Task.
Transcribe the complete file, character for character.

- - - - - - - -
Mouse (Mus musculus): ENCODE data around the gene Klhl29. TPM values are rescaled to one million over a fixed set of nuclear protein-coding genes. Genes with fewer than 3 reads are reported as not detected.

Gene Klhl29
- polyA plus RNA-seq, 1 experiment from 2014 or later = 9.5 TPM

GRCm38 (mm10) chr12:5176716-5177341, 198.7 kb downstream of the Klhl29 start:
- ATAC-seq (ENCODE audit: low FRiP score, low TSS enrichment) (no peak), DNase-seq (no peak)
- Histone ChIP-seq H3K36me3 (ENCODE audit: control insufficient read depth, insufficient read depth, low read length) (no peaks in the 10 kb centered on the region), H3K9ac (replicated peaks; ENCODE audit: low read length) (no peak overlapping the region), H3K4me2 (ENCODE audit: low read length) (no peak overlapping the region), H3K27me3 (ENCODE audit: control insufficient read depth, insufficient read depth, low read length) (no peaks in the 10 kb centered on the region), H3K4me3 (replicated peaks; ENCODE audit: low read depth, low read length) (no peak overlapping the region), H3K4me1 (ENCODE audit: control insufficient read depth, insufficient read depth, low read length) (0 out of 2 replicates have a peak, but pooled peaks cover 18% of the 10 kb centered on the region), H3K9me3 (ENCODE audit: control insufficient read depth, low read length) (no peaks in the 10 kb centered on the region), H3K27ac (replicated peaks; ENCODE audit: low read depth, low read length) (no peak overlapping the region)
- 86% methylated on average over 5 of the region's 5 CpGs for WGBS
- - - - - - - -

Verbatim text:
Mouse (Mus musculus): ENCODE data around the gene Klhl29. TPM values are rescaled to one million over a fixed set of nuclear protein-coding genes. Genes with fewer than 3 reads are reported as not detected.

Gene Klhl29
- polyA plus RNA-seq, 1 experiment from 2014 or later = 9.5 TPM

GRCm38 (mm10) chr12:5176716-5177341, 198.7 kb downstream of the Klhl29 start:
- ATAC-seq (ENCODE audit: low FRiP score, low TSS enrichment) (no peak), DNase-seq (no peak)
- Histone ChIP-seq H3K36me3 (ENCODE audit: control insufficient read depth, insufficient read depth, low read length) (no peaks in the 10 kb centered on the region), H3K9ac (replicated peaks; ENCODE audit: low read length) (no peak overlapping the region), H3K4me2 (ENCODE audit: low read length) (no peak overlapping the region), H3K27me3 (ENCODE audit: control insufficient read depth, insufficient read depth, low read length) (no peaks in the 10 kb centered on the region), H3K4me3 (replicated peaks; ENCODE audit: low read depth, low read length) (no peak overlapping the region), H3K4me1 (ENCODE audit: control insufficient read depth, insufficient read depth, low read length) (0 out of 2 replicates have a peak, but pooled peaks cover 18% of the 10 kb centered on the region), H3K9me3 (ENCODE audit: control insufficient read depth, low read length) (no peaks in the 10 kb centered on the region), H3K27ac (replicated peaks; ENCODE audit: low read depth, low read length) (no peak overlapping the region)
- 86% methylated on average over 5 of the region's 5 CpGs for WGBS